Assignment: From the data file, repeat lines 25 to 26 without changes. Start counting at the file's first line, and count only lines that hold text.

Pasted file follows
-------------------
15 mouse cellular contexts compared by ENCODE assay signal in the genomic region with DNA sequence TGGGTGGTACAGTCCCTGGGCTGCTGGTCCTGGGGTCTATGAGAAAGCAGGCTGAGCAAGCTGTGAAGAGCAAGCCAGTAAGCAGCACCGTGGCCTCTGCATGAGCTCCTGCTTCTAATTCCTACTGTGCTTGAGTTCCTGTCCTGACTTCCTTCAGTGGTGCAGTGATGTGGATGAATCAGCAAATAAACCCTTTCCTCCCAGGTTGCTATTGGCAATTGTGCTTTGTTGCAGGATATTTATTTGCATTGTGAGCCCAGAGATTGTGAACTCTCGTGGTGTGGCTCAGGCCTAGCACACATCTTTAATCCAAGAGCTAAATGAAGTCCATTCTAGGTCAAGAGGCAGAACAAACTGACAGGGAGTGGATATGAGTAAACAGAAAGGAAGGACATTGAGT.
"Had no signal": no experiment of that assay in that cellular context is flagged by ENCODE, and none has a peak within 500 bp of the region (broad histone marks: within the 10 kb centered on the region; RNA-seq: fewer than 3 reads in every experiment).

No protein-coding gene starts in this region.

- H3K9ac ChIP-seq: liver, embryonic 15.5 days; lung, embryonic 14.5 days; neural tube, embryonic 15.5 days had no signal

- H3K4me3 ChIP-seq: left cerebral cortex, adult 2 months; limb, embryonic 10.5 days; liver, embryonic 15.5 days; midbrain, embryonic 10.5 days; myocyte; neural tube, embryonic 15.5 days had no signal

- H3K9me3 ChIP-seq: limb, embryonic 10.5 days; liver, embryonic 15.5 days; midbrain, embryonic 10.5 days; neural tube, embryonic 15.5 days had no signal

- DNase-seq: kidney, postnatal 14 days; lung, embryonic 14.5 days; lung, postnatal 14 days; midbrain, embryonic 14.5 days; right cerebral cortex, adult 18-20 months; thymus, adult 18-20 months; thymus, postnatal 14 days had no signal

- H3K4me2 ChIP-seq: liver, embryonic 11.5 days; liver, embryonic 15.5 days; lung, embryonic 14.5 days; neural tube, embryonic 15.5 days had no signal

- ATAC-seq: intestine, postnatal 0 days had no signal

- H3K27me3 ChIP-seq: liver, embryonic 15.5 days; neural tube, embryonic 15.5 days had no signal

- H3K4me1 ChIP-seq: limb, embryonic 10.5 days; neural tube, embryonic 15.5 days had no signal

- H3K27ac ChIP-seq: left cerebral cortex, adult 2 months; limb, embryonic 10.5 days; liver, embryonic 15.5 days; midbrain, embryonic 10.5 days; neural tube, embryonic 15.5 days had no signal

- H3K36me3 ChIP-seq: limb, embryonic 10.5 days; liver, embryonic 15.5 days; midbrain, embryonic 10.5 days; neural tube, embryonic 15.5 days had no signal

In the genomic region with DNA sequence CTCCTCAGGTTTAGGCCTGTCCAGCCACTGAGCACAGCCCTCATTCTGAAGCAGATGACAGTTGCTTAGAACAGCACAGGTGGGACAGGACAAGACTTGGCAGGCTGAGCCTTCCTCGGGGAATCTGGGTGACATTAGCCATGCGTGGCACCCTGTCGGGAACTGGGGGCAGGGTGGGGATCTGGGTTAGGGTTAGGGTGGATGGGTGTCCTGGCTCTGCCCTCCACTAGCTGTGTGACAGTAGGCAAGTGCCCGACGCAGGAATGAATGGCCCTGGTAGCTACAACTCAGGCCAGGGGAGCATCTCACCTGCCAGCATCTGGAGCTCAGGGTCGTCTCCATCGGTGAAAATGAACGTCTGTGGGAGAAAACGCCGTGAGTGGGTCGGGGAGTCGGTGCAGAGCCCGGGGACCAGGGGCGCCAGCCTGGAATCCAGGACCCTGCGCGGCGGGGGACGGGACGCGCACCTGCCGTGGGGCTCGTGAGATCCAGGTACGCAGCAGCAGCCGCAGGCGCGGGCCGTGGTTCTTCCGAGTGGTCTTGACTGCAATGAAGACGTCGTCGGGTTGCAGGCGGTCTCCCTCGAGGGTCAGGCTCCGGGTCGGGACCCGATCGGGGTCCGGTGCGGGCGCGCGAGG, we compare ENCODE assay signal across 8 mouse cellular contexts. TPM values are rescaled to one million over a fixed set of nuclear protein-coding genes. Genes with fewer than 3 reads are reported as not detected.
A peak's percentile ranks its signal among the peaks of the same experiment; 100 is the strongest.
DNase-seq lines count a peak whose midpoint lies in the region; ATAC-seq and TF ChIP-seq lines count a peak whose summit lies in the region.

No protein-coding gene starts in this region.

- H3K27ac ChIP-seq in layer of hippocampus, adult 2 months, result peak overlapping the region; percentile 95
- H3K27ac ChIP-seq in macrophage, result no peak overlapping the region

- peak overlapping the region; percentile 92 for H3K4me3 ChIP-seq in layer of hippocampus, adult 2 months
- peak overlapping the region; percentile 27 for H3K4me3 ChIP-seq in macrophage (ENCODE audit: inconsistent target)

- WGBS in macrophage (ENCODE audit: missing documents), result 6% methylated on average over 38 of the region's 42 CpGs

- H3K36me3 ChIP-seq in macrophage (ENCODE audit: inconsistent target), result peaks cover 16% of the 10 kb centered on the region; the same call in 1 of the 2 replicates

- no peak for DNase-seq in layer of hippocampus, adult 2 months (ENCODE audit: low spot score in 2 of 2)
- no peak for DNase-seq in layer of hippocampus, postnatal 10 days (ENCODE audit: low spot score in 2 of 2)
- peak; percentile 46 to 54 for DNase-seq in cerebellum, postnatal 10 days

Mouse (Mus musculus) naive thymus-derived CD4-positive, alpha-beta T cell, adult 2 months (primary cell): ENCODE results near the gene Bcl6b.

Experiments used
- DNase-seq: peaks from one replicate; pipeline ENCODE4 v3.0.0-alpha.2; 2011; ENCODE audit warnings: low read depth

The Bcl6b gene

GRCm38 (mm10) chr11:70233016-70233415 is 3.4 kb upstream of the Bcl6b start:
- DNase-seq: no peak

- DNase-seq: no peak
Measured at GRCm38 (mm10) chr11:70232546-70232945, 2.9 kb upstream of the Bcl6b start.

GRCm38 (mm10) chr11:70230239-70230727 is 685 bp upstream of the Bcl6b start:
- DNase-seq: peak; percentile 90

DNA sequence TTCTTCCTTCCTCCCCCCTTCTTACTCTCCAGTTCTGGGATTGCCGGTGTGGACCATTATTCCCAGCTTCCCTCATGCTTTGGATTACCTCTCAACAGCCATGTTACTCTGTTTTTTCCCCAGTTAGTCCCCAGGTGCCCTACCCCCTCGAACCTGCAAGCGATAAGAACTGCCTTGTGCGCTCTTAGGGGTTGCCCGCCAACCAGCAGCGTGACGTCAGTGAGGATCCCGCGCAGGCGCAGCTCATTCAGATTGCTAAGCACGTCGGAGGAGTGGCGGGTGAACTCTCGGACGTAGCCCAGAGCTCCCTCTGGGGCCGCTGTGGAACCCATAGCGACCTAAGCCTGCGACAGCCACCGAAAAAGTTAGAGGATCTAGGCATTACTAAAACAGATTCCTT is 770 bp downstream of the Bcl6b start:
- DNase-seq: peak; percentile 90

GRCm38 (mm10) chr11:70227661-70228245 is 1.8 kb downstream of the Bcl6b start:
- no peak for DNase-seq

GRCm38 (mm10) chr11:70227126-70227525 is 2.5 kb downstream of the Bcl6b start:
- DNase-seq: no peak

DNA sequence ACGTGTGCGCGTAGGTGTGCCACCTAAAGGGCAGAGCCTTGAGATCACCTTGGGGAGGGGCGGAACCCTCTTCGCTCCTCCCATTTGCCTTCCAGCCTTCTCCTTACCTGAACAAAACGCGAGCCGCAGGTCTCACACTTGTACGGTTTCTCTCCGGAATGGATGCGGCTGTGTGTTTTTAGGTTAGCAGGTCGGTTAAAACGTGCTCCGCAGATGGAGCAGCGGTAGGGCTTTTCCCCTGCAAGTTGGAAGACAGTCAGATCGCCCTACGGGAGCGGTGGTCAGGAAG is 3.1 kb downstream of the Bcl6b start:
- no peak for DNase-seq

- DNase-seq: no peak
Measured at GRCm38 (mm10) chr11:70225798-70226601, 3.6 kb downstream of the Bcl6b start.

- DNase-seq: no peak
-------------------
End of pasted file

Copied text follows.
- no peak for DNase-seq in layer of hippocampus, postnatal 10 days (ENCODE audit: low spot score in 2 of 2)
- peak; percentile 46 to 54 for DNase-seq in cerebellum, postnatal 10 days